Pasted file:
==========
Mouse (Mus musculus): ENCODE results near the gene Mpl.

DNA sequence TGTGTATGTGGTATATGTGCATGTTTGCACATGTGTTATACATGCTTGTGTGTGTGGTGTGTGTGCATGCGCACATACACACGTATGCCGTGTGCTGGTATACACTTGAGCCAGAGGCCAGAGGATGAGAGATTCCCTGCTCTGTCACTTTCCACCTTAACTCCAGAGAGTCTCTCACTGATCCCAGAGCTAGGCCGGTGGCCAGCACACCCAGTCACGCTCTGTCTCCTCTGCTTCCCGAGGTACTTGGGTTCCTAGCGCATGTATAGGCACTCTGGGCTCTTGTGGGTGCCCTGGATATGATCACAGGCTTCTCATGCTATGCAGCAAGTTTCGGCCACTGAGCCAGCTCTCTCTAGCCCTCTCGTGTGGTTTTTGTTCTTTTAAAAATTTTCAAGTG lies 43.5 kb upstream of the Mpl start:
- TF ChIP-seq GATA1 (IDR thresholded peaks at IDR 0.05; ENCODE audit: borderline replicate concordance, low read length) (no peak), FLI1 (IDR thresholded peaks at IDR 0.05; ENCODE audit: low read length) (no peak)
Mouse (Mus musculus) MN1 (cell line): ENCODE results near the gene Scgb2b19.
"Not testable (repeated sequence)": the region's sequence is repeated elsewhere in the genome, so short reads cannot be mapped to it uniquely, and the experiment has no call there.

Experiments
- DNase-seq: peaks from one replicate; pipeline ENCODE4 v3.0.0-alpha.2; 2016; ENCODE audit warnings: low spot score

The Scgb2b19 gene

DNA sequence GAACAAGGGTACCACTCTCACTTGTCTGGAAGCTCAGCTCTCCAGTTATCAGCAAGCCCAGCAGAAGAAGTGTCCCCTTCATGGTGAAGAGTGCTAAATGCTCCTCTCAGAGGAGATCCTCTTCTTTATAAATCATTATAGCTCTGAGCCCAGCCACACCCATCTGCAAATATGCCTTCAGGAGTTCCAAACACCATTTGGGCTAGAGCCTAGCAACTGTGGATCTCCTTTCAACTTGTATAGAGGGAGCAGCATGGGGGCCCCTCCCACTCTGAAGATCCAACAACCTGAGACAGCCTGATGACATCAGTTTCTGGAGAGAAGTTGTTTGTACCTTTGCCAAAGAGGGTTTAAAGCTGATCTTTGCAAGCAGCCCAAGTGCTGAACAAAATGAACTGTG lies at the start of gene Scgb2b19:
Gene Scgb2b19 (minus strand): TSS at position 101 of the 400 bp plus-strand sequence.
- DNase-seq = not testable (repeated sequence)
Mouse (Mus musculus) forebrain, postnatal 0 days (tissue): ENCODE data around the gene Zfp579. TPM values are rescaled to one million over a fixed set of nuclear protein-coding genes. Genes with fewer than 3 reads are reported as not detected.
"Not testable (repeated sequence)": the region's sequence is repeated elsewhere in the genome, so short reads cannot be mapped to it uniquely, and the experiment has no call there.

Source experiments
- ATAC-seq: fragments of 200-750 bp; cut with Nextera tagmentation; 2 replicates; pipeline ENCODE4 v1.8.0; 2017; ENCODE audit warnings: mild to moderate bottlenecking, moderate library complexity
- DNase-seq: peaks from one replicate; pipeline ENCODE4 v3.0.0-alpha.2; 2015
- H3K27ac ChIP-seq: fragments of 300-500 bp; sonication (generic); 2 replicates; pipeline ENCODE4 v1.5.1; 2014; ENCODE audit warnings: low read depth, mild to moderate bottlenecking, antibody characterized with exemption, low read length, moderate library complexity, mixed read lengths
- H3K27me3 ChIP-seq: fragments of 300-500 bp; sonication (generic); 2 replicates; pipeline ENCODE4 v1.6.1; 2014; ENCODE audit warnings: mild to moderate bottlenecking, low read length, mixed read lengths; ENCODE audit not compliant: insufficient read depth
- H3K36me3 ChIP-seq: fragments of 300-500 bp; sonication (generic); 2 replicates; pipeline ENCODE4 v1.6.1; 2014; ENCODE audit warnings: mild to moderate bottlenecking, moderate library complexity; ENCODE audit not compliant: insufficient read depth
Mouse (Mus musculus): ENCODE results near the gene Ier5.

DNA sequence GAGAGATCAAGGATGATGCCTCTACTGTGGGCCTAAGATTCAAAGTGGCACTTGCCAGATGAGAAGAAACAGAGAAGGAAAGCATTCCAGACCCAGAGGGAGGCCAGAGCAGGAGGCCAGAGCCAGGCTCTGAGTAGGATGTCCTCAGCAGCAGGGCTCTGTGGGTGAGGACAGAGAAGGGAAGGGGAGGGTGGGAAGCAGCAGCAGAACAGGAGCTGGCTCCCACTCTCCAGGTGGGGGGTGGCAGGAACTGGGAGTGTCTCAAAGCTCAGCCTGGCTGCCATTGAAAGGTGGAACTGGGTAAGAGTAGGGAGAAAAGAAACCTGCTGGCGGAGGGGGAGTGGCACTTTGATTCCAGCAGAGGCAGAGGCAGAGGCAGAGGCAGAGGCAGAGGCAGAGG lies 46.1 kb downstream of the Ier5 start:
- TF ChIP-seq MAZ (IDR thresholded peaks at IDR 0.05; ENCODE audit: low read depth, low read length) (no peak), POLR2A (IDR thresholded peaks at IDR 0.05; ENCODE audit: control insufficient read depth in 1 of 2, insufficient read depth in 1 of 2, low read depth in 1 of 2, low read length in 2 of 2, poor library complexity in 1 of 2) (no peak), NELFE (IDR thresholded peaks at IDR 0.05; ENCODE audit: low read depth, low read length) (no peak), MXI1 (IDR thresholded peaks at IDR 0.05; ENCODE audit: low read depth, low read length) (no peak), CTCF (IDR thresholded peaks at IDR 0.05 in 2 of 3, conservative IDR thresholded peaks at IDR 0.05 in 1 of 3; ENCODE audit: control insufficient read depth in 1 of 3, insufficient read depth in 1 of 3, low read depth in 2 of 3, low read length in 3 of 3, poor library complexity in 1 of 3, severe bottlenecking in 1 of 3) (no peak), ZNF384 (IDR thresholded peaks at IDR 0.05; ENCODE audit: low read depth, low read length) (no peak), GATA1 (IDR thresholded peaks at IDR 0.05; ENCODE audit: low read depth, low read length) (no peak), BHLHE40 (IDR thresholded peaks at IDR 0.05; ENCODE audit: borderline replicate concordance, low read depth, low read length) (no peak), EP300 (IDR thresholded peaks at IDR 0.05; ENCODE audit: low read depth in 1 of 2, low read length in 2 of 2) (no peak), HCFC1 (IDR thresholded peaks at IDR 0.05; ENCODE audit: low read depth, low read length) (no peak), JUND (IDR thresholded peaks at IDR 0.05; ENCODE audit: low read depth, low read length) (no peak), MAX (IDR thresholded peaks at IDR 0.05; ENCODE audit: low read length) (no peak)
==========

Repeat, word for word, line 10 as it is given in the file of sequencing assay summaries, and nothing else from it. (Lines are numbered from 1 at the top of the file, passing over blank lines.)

Gene Scgb2b19 (minus strand): TSS at position 101 of the 400 bp plus-strand sequence.